If it’s true that the Chickasaws and a group of Choctaws had common ancestors, this could explain an enduring mystery: How some Chickasaws and Choctaws could carry on good relations in certain villages in between the cycles of violence from 1700 to 1760.

Villages Abandoned or Destroyed?

Since at least the 1690s, the Chickasaws had been raiding Choctaw villages—with English supplied arms--primarily to capture Indians to trade to the English in exchange for more arms. The English needed slave labor in their Caribbean sugarcane fields and the Chickasaws needed arms to survive against their enemies. According to French documents, the Chickasaws were successful because the quality and quantity of English arms was far superior to what France could supply to their Indian allies.

Other factors aided the Chickasaws. Choctaw retaliation typically also came via small surprise raids. Southeastern Indians didn’t attack one another en masse, mainly because it was their practice to minimize war-related casualties. Finally, though the Choctaws were by far numerically superior, those with ancestral ties to the Chickasaws likely would not seek revenge on behalf of tribal members without ancestral ties to them. Kinship normally trumped tribal ties, according to both tribal members and anthropologists.

Moreover, the Choctaws, with French agitation and arms, presumably counter-attacked only the villages of Chickasaws who had been raiding their villages. But if French records were not grossly exaggerated, the Choctaws may have been persuaded by their French allies to escalate these counter-attacks considerably, not just to exact revenge, but to vanquish the Chickasaw raiders. In the winter of 1722-23, according to French records, Choctaw warriors destroyed three Chickasaw villages.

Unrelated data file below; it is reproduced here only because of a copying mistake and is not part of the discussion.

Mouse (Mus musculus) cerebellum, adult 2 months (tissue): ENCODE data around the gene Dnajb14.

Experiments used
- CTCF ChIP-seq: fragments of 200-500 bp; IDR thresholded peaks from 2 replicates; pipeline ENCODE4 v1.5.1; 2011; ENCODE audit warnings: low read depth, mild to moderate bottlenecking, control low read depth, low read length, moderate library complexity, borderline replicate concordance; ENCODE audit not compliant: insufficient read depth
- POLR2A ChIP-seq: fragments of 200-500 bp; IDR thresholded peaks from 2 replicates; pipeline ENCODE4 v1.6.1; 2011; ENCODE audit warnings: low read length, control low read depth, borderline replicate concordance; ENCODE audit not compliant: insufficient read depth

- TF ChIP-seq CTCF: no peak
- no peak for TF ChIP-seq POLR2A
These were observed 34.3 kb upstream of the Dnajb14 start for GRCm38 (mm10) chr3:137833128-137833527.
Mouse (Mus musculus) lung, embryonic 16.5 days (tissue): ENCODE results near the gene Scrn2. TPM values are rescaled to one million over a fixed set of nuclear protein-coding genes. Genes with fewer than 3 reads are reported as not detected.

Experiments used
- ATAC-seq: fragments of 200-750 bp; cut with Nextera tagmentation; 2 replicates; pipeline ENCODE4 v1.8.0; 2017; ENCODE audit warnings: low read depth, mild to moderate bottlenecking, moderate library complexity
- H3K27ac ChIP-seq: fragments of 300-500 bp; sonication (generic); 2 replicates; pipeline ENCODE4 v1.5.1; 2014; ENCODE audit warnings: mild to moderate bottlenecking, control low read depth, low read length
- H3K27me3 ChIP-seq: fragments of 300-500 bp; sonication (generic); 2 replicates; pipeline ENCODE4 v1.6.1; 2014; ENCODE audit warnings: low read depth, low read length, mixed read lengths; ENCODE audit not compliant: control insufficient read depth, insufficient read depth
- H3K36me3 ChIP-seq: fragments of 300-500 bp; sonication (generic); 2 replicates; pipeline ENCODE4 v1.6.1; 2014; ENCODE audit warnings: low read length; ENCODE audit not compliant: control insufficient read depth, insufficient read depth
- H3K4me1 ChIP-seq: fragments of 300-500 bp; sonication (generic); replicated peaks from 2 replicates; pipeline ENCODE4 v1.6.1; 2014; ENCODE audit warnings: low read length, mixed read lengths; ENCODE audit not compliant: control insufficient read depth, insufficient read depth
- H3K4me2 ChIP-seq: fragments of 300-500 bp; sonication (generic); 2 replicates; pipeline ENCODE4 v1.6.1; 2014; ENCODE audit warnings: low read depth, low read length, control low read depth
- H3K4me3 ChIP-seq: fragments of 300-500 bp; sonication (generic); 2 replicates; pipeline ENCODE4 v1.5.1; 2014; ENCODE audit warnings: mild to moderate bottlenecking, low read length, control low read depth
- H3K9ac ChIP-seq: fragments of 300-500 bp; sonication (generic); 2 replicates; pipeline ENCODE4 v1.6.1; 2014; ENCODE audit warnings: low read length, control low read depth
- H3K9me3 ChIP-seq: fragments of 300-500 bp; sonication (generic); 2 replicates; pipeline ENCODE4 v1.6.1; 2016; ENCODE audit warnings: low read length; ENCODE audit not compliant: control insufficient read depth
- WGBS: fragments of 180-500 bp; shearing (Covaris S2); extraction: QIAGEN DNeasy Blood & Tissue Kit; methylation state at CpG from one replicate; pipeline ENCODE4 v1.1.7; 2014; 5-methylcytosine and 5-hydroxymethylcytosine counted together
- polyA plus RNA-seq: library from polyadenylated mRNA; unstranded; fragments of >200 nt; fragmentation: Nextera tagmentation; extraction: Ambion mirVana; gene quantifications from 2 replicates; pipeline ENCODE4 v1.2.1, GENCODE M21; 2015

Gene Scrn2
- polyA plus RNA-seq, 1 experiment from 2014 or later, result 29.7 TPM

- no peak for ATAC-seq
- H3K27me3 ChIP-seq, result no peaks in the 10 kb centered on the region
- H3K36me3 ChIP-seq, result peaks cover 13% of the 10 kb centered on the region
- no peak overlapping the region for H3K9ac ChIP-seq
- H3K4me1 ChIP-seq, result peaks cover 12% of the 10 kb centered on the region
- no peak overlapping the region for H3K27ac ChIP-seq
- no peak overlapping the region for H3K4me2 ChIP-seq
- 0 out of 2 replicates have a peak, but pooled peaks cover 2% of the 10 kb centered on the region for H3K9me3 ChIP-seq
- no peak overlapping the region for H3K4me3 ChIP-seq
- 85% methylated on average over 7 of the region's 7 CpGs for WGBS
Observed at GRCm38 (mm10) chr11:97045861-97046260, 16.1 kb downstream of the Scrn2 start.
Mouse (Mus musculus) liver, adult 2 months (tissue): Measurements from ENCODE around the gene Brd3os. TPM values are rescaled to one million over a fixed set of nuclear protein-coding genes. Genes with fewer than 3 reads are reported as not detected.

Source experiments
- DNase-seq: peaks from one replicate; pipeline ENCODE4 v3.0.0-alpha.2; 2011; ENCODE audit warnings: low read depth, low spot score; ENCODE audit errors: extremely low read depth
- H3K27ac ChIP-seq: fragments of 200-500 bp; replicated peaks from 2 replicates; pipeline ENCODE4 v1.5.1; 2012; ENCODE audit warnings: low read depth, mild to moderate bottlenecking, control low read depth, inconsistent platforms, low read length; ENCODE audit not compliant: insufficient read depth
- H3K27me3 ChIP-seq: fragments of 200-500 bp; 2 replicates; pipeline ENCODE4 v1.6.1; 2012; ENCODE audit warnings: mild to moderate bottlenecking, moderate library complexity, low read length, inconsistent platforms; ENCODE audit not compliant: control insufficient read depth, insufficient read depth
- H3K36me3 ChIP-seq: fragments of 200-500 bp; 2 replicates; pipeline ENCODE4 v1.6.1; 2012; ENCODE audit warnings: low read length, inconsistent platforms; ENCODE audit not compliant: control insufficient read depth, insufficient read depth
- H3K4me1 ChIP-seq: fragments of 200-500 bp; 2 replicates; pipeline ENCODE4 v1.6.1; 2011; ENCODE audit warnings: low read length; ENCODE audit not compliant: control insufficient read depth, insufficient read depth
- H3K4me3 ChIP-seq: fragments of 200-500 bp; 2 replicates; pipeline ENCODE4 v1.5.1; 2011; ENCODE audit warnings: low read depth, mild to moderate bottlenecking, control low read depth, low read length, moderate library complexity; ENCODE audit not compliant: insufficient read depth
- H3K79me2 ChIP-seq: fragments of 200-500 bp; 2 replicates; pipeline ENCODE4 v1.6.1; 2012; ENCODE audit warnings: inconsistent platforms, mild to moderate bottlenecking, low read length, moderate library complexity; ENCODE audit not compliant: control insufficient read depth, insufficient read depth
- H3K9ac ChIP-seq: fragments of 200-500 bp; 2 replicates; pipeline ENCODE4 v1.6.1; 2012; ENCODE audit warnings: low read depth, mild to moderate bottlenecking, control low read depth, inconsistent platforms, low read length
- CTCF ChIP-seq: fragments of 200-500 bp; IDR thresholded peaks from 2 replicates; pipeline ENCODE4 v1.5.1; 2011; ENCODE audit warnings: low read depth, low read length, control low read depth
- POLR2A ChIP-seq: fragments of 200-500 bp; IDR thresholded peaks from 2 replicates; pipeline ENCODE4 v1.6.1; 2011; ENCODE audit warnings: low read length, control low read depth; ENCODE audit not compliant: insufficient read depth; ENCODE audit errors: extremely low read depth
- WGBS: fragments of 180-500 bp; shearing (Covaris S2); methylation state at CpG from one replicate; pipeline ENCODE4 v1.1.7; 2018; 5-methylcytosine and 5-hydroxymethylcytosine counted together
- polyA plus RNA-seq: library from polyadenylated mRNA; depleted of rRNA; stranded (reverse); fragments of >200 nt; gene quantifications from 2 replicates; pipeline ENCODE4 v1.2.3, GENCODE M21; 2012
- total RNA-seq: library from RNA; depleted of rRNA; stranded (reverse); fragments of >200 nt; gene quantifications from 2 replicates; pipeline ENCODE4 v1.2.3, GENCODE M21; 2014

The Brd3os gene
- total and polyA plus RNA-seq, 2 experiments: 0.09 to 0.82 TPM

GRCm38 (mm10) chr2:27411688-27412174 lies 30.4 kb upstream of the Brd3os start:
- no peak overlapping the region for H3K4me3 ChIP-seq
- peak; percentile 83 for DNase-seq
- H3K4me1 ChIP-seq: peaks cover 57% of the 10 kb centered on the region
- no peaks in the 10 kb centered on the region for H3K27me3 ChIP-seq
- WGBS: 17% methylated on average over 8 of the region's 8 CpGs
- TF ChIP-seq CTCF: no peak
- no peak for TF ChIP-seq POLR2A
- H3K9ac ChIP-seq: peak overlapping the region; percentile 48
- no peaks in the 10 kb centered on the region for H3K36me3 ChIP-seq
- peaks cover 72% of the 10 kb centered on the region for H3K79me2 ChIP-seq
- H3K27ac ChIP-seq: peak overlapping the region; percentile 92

Though the French doubtless exaggerated battlefield reports, there is archaeological evidence that most of these Chickasaw villages located closest to the Choctaws, on ridges overlooking Chiwapa and Coonewah creeks in modern southwestern Lee Count, had been abandoned before 1725. The question is, were the villages burned to the ground before or after they were abandoned.

I believe it was the latter. To attack and destroy three well-fortified Chickasaw villages would require major full-scale attacks waged by Europeans but not Southeastern Indians. It is much more likely that the Chickasaws decided that the villages were just too vulnerable to attack and so they decided to relocate. Their vulnerability was not only geographic. Because the attackers presumably had no kinship ties to their targets they were perfectly free to dispatch as many of these Chickasaws as they could.

The kinship distinction still was observed into the 1730s. French Governor Bienville wanted to attack Chickasaw villages harboring the Natchez. But his Choctaw allies led the French army to three other Chickasaw villages, Ackia, Apeony and Chukafalaya and insisted that they be attacked first. Why? Because those Choctaws knew that the three villages housed some of the Chickasaws who had abandoned their Coonewah and Chiwapa ridge villages, and revenge was still on their minds.

By the 1740s, when the Chickasaws had consolidated into only one settlement area, Old Town, the kinship distinctions were harder--though not impossible--to recognize. Historians most often ascribe the Choctaw Civil War of the late 1740s to a pro-English and a pro-French faction fighting it out. But the influence of kin ties between the Chickasaw and some Choctaw, even after a half century of European contact, should not be minimized. With the murder of the English allied Choctaw chief Red Shoe, the pro-French Choctaws were firmly in control, and they were probably making little if any distinction in their Chickasaw targets during the long, lethal siege of the 1750s.

With the essential aid of arms from South Carolina and Georgia, the Chickasaws successfully defended their homeland until 1763, when France sold its colony, Louisiana, to Spain. The pro-French Choctaws had lost their ally, and the few post-1760 incursions against the Chickasaws were likely based on settling old and private scores.


Last Updated: 08/13/2014